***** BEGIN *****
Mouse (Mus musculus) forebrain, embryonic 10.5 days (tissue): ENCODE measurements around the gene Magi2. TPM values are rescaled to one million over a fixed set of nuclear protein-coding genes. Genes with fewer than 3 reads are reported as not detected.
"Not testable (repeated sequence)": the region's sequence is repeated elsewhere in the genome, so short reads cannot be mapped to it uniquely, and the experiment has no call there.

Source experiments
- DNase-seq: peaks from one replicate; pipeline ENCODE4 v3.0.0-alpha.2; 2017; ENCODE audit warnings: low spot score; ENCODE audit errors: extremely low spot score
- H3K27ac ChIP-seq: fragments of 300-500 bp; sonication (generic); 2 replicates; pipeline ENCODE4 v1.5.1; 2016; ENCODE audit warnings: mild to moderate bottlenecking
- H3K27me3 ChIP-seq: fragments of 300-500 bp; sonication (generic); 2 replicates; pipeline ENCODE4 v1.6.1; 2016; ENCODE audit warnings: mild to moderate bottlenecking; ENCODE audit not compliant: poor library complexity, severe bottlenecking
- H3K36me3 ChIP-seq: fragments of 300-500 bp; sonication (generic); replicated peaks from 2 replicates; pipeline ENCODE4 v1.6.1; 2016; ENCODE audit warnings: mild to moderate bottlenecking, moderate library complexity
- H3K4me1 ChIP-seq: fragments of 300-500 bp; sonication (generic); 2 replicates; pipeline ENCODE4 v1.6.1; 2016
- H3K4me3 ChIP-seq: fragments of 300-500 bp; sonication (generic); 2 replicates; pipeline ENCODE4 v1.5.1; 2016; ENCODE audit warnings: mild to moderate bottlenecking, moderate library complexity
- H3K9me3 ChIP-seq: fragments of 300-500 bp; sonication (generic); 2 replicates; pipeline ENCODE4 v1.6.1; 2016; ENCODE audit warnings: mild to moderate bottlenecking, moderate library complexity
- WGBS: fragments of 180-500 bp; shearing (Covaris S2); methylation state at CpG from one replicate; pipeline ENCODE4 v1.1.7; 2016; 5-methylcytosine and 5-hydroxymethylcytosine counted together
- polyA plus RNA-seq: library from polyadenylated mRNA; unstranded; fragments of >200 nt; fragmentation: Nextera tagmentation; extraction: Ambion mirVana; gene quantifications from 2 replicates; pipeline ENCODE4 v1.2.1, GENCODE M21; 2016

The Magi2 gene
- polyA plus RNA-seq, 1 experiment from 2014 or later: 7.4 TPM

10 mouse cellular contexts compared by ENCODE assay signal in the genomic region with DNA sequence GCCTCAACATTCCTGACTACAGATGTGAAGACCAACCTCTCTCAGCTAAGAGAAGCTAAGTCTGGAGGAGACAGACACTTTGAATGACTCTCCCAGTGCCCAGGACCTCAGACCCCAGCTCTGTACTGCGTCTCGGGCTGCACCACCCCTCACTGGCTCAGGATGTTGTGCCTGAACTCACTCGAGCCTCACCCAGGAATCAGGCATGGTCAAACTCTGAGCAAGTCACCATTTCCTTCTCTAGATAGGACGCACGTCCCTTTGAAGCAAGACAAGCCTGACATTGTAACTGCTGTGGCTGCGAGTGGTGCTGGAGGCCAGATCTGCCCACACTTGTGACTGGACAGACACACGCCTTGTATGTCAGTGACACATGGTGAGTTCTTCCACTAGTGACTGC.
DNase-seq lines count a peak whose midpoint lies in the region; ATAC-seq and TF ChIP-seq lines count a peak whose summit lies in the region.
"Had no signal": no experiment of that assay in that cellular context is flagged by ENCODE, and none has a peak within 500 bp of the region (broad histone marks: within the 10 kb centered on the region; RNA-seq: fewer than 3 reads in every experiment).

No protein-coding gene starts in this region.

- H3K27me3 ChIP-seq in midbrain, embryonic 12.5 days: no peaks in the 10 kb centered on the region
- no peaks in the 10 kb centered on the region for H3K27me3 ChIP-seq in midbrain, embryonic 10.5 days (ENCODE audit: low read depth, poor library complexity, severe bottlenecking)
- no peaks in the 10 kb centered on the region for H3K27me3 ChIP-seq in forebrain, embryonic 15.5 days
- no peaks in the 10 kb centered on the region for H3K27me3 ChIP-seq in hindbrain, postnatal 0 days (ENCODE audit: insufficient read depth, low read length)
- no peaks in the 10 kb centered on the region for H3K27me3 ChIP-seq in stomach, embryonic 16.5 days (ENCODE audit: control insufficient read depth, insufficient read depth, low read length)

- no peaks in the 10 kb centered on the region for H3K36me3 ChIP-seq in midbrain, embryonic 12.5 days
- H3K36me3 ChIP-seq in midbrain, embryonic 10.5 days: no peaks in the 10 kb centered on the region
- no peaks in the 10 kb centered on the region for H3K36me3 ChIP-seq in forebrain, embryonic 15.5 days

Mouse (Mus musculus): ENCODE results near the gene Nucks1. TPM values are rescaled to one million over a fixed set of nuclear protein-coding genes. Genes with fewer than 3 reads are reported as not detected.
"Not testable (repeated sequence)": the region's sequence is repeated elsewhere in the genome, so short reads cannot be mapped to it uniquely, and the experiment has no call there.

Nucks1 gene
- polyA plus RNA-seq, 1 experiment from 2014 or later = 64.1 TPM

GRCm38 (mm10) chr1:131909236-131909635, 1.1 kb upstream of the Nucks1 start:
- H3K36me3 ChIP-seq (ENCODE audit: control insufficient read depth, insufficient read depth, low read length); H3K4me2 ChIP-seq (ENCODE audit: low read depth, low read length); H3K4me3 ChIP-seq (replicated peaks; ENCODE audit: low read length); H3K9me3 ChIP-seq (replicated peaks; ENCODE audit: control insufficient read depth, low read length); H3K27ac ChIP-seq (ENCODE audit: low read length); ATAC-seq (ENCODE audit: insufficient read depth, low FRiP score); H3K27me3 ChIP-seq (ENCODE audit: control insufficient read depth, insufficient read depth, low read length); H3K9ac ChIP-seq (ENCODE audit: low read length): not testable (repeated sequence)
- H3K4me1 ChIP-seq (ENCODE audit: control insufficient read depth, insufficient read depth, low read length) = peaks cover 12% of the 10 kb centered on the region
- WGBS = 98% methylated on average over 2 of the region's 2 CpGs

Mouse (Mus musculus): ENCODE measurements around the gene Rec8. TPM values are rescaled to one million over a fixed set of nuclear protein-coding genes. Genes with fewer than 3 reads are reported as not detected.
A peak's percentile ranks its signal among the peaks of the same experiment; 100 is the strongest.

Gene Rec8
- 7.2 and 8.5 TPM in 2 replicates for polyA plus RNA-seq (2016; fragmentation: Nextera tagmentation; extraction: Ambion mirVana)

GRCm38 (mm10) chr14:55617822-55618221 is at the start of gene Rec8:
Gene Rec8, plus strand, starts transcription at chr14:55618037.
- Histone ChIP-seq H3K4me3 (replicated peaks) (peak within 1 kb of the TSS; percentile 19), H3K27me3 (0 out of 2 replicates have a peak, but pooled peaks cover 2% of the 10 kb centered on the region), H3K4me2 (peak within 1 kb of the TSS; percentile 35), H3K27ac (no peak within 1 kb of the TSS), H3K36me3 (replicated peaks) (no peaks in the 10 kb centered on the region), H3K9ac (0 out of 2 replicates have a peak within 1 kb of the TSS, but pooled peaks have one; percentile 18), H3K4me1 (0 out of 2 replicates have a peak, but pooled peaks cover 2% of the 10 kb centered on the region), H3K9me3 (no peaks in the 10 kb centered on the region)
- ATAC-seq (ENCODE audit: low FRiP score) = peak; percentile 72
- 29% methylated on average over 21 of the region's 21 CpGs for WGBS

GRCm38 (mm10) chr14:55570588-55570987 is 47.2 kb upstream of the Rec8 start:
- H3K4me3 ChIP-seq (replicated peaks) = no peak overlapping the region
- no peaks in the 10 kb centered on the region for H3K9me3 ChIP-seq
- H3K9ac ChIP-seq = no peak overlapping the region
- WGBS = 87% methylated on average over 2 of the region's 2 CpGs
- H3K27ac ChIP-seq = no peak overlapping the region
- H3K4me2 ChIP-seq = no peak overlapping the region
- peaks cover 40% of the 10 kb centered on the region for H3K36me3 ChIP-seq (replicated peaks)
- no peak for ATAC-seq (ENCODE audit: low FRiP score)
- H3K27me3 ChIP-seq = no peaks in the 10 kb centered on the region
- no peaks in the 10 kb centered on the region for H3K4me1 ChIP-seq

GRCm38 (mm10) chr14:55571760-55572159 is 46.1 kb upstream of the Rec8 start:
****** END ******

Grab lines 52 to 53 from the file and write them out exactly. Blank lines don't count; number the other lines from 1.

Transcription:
- no peak for ATAC-seq (ENCODE audit: low FRiP score)
- H3K27me3 ChIP-seq = no peaks in the 10 kb centered on the region